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    ABSTRACT: In-hospital outcome of acute type B dissection (ABAD) is strongly related to preoperative aortic conditions. In order to clarify the influence of the clinical presentation on the outcome, we analyzed the patients of the International Registry of Acute Aortic Dissection (IRAD). All patients affected by complicated ABAD, enrolled in the IRAD from 1996-2004, were included. Complications were defined as the presence of shock, periaortic hematoma, spinal cord ischemia, preoperative mesenteric ischemia/infarction, acute renal failure, limb ischemia, recurrent pain, refractory pain or refractory hypertension (group I). All other patients were categorized as uncomplicated (group II). A comprehensive analysis was performed of all clinical variables in relation to in-hospital outcome. The overall in-hospital mortality among 550 patients was 12.4%. Mortality in group I (250 patients) was 20.0 %, compared to 6.1% in group II (300 patients) (P<0.001). Univariate predictors of ABAD complications were Marfan syndrome, abrupt onset of pain, migrating pain, any focal neurological deficits, need for higher number of diagnostic examinations and use of magnetic resonance and/or aortogram, abdominal vessels involvement at aortogram, larger descending aortic diameter, especially >6 cm, pleural effusion, and widened mediastinum on chest X-ray. Univariate predictors of a non complicated status were normal chest X-ray and medical management. In group I, in-hospital mortality following surgical and endovascular intervention were 28.6% and 10.1% (P=0.006), respectively. Independent predictors of overall in-hospital mortality included age >70 years, female gender, ECG showing ischemia, preoperative acute renal failure, preoperative limb ischemia, periaortic hematoma, and surgical management. The only independent variable protective for mortality was magnetic resonance as diagnostic test. ABAD is a heterogeneous disease that produces dissimilar clinical subsets, each of which can have specific clinical signs, management and in-hospital results. In IRAD ABAD uncomplicated patients, medical therapy was associated with best hospital outcome, while endovascular interventions were associated with better results than surgery when invasive treatments were required. Although selection bias may be possible, and irrespective of treatments, knowledge of significant risk factors for mortality may contribute to a better management and a more defined risk-assessment in patients affected by ABAD.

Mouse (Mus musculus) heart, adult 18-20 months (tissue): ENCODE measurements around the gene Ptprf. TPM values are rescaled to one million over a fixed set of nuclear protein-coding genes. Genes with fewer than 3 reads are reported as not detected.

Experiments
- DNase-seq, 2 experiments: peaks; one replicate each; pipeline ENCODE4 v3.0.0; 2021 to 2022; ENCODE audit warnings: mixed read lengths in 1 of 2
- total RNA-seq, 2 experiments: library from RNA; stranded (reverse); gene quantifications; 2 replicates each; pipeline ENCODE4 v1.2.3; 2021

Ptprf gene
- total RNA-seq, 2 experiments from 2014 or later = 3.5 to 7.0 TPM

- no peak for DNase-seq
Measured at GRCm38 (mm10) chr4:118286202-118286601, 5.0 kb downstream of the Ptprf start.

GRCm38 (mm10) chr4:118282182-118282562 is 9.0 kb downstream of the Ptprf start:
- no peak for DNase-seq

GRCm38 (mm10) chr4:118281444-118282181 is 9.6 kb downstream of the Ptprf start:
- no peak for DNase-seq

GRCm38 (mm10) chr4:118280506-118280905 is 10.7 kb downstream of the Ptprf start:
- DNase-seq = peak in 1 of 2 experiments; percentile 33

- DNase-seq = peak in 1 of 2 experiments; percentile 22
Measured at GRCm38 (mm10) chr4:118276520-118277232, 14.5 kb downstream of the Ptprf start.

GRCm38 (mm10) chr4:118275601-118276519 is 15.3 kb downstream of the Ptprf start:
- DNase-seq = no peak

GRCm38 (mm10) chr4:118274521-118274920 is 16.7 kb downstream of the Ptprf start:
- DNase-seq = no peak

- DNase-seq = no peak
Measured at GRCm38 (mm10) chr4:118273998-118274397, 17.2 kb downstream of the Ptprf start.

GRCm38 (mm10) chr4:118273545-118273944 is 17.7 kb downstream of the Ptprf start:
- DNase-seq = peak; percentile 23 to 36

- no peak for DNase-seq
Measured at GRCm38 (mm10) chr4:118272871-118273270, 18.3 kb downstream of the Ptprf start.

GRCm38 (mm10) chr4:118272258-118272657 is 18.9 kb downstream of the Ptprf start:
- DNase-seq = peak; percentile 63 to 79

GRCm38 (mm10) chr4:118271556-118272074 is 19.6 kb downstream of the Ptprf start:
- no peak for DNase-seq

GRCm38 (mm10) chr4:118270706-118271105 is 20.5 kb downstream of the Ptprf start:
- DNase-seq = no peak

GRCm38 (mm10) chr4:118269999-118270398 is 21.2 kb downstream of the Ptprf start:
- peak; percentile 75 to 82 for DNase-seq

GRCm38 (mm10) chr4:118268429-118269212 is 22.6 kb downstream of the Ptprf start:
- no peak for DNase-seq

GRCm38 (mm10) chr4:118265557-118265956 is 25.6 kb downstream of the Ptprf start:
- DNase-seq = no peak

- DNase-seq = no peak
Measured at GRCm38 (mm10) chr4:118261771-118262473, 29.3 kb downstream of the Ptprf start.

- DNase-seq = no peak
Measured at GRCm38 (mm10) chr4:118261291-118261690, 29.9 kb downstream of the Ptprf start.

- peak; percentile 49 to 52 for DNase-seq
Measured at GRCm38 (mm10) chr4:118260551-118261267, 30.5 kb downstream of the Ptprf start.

The Journal of cardiovascular surgery 04/2012; 53(2):161-8. · 1.51 Impact Factor
  • Clinical Research in Cardiology 03/2012; 101(10):847-9. · 3.67 Impact Factor
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    ABSTRACT: Left ventricular hypertrophy, dehydration, sepsis, vasodilatation, excessive sympathetic stimulation, pericardial tamponade and surgical treatment of the atrioventricular valve are known causes of left ventricular outflow tract (LVOT) obstruction. We report the rare case of a patient who developed dynamic LVOT obstruction as a complication of acute pulmonary embolism.
    Der Internist 03/2012; 53(6):751-5. · 0.33 Impact Factor

Publication Stats

4k Citations
909.31 Total Impact Points

Institutions

  • 2003–2014
    • University of Rostock
      • Abteilung Kardiologie
      Rostock, Mecklenburg-Vorpommern, Germany
  • 1987–2012
    • Universität Hamburg
      • • Department of Human Genetics
      • • II. Department of Internal Medicine
      • • University Heart Center
      • • Department of Cardiovascular Surgery
      • • Department of Nuclear Medicine
      • • Paediatric Cardiology / Paediatric Cardiac Surgery
      Hamburg, Hamburg, Germany
  • 2011
    • Erasmus Universiteit Rotterdam
      Rotterdam, South Holland, Netherlands
    • Isar Heart Center
      Münchenbernsdorf, Thuringia, Germany
    • Asklepios Klinik St. Georg
      Hamburg, Hamburg, Germany
  • 2010
    • University of Münster
      • Clinic for Vascular Surgery
      Münster, North Rhine-Westphalia, Germany
  • 2009
    • Klinik Hirslanden
      Zürich, Zurich, Switzerland
    • University of Colorado
      • Division of General Internal Medicine
      Denver, CO, United States
    • Charité Universitätsmedizin Berlin
      Berlín, Berlin, Germany
  • 2006
    • Erasmus MC
      • Department of Cardiology
      Rotterdam, South Holland, Netherlands
  • 1988–2001
    • University Medical Center Hamburg - Eppendorf
      • Department of Nuclear Medicine
      Hamburg, Hamburg, Germany
  • 1999
    • University of Bologna
      • Institute of Cardiology
      Bologna, Emilia-Romagna, Italy
  • 1993
    • Children's Hospital Los Angeles
      Los Angeles, California, United States
  • 1991–1992
    • University of California, Los Angeles
      • Department of Medicine
      Los Angeles, CA, United States
    • University of Southern California
      • Department of Medicine
      Los Angeles, CA, United States